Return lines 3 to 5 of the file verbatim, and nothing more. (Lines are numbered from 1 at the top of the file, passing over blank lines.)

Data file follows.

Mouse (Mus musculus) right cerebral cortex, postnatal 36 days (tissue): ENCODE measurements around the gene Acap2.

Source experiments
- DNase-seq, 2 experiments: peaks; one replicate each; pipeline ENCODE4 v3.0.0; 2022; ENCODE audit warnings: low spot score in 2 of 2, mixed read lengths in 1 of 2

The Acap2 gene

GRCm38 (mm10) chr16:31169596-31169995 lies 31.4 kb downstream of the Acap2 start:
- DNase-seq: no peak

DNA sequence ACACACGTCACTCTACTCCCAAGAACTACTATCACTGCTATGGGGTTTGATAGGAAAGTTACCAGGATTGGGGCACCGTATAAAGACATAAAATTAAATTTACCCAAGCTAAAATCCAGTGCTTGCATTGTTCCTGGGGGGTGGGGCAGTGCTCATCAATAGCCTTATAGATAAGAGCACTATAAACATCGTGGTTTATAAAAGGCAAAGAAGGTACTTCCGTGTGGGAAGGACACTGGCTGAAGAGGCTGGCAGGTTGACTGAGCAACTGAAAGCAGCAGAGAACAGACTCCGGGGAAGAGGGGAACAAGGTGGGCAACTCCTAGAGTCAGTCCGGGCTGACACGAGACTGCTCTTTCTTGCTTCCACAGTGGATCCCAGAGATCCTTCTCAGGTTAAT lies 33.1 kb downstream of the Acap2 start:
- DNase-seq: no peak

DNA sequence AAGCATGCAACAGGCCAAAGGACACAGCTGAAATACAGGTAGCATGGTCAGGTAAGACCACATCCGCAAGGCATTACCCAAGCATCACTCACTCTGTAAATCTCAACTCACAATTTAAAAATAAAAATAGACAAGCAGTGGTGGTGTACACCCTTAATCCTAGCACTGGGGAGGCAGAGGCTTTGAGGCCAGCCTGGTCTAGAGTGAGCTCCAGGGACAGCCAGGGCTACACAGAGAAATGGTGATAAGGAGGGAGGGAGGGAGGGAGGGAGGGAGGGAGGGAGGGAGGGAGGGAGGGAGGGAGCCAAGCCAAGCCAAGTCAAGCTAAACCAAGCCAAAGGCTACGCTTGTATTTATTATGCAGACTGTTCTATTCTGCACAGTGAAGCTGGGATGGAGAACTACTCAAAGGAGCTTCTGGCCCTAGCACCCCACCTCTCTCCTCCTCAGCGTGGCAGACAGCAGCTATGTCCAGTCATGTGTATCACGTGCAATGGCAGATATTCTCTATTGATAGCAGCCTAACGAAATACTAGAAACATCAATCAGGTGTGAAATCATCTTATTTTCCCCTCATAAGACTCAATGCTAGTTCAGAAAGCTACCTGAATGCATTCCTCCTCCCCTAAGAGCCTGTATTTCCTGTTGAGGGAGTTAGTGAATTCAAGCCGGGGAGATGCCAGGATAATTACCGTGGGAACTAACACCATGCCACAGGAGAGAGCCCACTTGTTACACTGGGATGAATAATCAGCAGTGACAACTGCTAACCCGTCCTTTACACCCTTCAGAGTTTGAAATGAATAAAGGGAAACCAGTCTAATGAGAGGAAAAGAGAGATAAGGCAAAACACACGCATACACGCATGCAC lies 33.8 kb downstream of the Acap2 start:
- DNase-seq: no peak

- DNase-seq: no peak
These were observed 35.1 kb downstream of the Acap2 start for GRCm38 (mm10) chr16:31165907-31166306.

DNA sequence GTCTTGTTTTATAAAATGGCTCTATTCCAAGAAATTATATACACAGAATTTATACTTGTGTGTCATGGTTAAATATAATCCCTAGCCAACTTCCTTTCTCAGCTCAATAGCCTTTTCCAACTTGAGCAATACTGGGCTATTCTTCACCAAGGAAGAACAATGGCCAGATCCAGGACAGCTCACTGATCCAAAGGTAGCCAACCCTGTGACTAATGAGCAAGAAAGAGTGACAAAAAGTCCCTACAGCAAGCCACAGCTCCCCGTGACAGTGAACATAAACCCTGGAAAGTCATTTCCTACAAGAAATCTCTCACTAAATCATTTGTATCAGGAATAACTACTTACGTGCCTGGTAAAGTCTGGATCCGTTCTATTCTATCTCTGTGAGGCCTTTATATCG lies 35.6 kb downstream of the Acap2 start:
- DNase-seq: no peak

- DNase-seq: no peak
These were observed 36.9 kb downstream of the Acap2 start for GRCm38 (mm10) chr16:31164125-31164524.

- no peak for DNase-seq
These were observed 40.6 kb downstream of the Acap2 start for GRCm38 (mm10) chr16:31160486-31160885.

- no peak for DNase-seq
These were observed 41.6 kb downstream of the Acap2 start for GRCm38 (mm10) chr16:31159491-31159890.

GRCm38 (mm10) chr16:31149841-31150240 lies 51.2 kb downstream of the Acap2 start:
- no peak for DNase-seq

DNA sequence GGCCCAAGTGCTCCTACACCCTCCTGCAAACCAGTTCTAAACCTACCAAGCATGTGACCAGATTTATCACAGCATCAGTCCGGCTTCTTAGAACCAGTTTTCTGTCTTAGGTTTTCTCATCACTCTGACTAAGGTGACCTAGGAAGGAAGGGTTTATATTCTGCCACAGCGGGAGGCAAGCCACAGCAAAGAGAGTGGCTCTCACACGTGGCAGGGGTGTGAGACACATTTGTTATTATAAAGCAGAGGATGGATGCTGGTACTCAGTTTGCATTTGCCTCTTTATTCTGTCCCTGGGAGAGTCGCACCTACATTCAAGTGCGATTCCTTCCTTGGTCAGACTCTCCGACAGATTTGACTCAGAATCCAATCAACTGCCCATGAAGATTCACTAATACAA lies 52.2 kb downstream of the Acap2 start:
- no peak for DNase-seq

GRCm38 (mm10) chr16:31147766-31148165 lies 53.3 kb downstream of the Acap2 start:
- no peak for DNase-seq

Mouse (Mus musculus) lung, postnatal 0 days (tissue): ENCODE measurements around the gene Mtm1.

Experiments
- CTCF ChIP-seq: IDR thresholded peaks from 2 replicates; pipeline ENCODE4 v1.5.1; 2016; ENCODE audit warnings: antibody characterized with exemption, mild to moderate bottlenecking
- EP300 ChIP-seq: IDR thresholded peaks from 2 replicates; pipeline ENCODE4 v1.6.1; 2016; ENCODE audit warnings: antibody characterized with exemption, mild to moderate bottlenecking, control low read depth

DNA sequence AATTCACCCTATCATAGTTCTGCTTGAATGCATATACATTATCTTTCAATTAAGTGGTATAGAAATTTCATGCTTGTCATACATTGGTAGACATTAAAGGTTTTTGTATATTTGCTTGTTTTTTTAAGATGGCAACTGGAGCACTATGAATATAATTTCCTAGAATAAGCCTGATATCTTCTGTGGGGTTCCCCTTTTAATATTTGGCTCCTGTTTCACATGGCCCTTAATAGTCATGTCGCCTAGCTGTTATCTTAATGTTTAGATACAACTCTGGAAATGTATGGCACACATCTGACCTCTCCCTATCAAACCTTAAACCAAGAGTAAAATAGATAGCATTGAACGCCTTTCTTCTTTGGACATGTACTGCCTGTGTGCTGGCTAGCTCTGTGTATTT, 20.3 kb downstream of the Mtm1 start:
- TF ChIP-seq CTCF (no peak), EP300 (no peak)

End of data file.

- DNase-seq, 2 experiments: peaks; one replicate each; pipeline ENCODE4 v3.0.0; 2022; ENCODE audit warnings: low spot score in 2 of 2, mixed read lengths in 1 of 2

The Acap2 gene

GRCm38 (mm10) chr16:31169596-31169995 lies 31.4 kb downstream of the Acap2 start: